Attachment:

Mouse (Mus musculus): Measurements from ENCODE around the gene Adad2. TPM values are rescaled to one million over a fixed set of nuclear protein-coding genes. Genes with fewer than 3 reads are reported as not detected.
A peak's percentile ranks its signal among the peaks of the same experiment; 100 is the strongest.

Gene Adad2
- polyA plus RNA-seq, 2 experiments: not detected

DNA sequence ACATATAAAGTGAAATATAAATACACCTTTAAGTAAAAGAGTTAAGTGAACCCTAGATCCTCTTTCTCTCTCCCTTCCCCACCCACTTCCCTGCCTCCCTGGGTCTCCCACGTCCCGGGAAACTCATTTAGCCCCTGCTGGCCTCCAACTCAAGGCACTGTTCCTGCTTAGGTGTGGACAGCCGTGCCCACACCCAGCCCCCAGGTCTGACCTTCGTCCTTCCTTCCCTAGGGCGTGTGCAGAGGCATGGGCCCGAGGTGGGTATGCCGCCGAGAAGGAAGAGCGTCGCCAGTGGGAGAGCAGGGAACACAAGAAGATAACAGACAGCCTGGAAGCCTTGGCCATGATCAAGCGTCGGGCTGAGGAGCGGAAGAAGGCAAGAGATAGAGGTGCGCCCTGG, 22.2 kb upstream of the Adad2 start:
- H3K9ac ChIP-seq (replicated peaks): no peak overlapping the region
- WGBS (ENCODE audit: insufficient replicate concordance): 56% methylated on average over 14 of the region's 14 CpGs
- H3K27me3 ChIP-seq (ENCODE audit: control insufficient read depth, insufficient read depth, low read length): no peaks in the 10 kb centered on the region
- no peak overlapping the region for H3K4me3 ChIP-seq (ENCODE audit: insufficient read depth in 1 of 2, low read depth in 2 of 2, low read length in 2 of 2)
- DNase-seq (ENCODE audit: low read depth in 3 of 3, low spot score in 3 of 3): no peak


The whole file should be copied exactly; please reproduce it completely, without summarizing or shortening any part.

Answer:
Mouse (Mus musculus): Measurements from ENCODE around the gene Adad2. TPM values are rescaled to one million over a fixed set of nuclear protein-coding genes. Genes with fewer than 3 reads are reported as not detected.
A peak's percentile ranks its signal among the peaks of the same experiment; 100 is the strongest.

Gene Adad2
- polyA plus RNA-seq, 2 experiments: not detected

DNA sequence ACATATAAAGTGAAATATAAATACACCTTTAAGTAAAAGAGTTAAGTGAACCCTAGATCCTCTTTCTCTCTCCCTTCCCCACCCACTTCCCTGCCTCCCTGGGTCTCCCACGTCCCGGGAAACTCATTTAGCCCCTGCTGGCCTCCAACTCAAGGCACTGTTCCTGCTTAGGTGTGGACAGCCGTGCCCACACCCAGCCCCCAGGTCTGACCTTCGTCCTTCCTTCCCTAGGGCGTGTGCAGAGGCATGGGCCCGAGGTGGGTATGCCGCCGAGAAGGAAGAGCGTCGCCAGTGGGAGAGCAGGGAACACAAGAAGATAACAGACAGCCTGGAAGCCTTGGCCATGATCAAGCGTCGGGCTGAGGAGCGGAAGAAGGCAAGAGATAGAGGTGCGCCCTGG, 22.2 kb upstream of the Adad2 start:
- H3K9ac ChIP-seq (replicated peaks): no peak overlapping the region
- WGBS (ENCODE audit: insufficient replicate concordance): 56% methylated on average over 14 of the region's 14 CpGs
- H3K27me3 ChIP-seq (ENCODE audit: control insufficient read depth, insufficient read depth, low read length): no peaks in the 10 kb centered on the region
- no peak overlapping the region for H3K4me3 ChIP-seq (ENCODE audit: insufficient read depth in 1 of 2, low read depth in 2 of 2, low read length in 2 of 2)
- DNase-seq (ENCODE audit: low read depth in 3 of 3, low spot score in 3 of 3): no peak